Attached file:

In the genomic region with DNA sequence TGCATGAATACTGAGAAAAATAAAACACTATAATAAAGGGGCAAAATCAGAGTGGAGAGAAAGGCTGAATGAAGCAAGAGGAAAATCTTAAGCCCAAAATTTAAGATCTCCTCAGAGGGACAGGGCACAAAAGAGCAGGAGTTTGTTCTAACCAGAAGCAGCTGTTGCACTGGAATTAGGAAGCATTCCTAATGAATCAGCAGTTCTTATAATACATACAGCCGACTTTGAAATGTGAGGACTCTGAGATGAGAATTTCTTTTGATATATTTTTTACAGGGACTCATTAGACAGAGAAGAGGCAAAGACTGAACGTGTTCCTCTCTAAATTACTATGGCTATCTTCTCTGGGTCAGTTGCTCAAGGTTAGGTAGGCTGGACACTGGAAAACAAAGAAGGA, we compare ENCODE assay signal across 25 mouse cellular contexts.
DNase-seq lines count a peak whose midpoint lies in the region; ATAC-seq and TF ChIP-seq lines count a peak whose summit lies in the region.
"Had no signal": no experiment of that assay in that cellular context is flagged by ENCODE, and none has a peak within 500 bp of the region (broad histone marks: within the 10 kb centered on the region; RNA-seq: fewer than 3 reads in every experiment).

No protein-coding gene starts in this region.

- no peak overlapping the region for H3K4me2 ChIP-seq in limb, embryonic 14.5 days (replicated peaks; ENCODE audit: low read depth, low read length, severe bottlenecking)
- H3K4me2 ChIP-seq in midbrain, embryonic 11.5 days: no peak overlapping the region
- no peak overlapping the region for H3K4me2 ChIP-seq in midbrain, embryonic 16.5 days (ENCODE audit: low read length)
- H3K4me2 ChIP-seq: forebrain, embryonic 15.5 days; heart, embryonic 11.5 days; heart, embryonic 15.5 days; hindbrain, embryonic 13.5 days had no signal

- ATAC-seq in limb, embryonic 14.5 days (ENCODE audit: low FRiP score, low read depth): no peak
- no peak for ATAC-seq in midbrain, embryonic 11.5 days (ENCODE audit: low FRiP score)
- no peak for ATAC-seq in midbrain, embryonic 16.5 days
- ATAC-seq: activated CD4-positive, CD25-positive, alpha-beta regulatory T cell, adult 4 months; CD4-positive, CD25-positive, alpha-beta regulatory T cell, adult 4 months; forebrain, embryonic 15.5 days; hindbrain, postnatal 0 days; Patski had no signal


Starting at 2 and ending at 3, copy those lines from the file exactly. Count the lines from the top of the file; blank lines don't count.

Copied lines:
DNase-seq lines count a peak whose midpoint lies in the region; ATAC-seq and TF ChIP-seq lines count a peak whose summit lies in the region.
"Had no signal": no experiment of that assay in that cellular context is flagged by ENCODE, and none has a peak within 500 bp of the region (broad histone marks: within the 10 kb centered on the region; RNA-seq: fewer than 3 reads in every experiment).